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Comparing Theories of Legal Socialization

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Abstract

Chapter 2 compares the two leading theories of legal socialization: legal development theory (Levine & Tapp, 1977; Tapp & Kohlberg, 1977), which is a form of cognitive developmental theory (Kohlberg, 1969, 1984, 1986; Piaget, 1932), and social learning theory, a broad theoretical perspective of which several versions are particularly relevant to legal socialization (Akers, 1985; Akers et al., 1979; Bandura, 1969a, 1969b, 1973, 1977; Mischel & Mischel, 1976). The two theories represent two major paradigms in the psychology of learning and entirely different ways of conceptualizing the relationship between person and environment. Although not themselves competing theories, because neither takes the other as its opposite, the two approaches can be understood to generate competing hypotheses about the process of legal socialization (Cohn & White, 1986). The two theories are compared in these terms.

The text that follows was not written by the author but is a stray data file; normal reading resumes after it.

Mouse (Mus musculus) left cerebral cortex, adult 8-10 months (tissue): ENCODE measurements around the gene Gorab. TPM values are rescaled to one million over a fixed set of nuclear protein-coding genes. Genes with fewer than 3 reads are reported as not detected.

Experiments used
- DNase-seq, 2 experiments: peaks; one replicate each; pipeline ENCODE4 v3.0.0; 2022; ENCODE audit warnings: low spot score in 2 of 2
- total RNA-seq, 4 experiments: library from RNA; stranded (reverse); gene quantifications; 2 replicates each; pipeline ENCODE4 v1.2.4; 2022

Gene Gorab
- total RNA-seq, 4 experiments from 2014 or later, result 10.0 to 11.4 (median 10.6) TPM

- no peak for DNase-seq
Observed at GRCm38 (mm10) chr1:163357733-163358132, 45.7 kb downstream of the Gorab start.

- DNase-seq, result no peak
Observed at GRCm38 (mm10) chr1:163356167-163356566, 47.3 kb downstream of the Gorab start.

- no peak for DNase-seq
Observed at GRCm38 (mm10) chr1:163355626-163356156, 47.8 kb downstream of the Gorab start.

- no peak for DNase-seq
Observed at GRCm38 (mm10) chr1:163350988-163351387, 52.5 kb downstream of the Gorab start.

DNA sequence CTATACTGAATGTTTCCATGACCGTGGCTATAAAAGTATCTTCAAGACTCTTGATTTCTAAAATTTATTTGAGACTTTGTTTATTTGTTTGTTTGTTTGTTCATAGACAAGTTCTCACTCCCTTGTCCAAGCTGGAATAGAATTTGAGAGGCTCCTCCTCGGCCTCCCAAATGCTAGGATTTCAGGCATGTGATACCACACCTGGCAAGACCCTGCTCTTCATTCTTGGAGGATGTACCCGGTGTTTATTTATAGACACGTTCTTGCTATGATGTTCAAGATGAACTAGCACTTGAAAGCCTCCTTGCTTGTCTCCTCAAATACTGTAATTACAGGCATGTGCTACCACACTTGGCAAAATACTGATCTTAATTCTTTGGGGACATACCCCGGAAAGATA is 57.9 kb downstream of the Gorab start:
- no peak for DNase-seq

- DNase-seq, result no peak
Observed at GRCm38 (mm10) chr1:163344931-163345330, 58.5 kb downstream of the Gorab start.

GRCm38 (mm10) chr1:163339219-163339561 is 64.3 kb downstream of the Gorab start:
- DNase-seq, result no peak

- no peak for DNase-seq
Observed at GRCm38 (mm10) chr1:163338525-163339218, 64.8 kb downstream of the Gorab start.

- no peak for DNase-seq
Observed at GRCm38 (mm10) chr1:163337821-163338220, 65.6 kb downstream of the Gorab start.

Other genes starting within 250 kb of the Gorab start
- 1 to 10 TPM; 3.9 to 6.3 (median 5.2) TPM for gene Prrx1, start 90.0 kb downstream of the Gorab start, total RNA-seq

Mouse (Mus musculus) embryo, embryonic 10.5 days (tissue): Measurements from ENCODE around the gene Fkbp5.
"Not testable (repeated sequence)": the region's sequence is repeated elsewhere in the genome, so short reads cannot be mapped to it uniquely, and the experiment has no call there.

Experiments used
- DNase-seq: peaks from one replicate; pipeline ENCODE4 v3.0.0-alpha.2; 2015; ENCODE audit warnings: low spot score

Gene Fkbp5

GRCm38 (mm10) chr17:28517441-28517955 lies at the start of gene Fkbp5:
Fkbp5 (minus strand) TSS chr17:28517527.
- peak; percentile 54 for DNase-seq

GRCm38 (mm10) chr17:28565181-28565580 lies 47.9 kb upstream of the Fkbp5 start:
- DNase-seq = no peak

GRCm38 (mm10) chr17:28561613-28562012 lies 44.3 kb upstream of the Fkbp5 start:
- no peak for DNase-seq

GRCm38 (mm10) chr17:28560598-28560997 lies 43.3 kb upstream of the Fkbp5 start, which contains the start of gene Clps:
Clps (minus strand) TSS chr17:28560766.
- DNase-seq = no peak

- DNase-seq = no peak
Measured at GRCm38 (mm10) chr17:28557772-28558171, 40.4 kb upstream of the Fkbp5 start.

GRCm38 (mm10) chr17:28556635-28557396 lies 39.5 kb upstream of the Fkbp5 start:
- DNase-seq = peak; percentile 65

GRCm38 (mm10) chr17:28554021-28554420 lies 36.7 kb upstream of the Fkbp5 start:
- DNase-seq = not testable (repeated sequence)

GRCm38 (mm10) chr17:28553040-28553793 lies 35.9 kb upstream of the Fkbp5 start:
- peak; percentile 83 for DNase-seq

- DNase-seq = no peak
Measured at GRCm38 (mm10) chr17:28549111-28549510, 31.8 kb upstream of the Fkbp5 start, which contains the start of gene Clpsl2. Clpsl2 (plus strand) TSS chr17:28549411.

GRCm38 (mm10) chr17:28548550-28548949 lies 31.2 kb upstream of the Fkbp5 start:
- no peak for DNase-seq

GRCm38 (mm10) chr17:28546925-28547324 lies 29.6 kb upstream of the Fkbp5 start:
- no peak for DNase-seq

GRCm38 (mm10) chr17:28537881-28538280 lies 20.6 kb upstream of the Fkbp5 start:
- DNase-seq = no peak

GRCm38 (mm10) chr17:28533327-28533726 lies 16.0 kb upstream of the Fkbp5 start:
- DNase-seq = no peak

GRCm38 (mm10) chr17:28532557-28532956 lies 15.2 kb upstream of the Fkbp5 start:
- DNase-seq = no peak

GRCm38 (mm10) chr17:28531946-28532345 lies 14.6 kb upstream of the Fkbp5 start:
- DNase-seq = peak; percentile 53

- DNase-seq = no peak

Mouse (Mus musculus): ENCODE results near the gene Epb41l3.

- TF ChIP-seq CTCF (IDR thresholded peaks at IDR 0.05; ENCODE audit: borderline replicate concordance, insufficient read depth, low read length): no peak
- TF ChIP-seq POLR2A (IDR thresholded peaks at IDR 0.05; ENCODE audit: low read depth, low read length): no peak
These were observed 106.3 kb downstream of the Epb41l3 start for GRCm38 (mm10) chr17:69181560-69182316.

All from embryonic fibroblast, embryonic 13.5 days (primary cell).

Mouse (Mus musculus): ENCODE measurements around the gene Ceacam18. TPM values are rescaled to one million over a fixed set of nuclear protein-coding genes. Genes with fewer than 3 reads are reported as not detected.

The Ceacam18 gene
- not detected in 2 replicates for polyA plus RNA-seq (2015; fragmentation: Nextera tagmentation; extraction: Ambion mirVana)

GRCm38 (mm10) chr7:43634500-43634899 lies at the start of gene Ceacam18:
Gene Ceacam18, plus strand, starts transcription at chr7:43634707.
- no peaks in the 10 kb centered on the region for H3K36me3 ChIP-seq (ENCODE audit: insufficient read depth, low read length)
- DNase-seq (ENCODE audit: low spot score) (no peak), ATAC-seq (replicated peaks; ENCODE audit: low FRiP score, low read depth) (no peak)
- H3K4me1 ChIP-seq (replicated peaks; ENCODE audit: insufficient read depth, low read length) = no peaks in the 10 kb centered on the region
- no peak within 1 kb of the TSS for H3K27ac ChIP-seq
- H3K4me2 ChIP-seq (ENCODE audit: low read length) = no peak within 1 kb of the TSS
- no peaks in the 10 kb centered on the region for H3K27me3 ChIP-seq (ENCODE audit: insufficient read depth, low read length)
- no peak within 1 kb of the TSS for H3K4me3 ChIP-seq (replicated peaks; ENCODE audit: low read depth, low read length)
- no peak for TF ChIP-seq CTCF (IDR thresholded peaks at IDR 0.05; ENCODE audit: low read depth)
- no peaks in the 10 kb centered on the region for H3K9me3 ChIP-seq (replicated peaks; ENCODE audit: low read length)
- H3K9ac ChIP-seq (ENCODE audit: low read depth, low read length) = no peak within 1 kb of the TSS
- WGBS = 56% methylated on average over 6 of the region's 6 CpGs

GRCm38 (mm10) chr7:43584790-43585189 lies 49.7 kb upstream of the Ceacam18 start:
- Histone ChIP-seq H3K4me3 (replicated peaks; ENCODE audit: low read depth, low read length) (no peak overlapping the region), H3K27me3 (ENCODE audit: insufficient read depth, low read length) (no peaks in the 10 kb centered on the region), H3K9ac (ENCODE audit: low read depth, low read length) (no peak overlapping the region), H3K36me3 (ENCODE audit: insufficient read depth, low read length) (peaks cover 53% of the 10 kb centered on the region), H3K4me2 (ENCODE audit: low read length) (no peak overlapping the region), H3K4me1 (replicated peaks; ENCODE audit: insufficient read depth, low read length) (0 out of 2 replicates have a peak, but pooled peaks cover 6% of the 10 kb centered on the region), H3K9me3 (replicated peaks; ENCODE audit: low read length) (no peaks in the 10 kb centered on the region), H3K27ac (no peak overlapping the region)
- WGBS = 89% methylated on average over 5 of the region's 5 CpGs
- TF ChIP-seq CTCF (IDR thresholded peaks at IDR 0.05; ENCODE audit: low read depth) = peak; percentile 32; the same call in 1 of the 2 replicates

Keywords

Social Learning Moral Development Cognitive Structure Liberal Democracy Social Learning Theory 
These keywords were added by machine and not by the authors. This process is experimental and the keywords may be updated as the learning algorithm improves.

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Copyright information

© Springer-Velag New York Inc. 1990

Authors and Affiliations

  1. 1.Department of PsychologyUniversity of New HampshireDurhamUSA
  2. 2.Department of Political ScienceUniversity of New HampshireDurhamUSA

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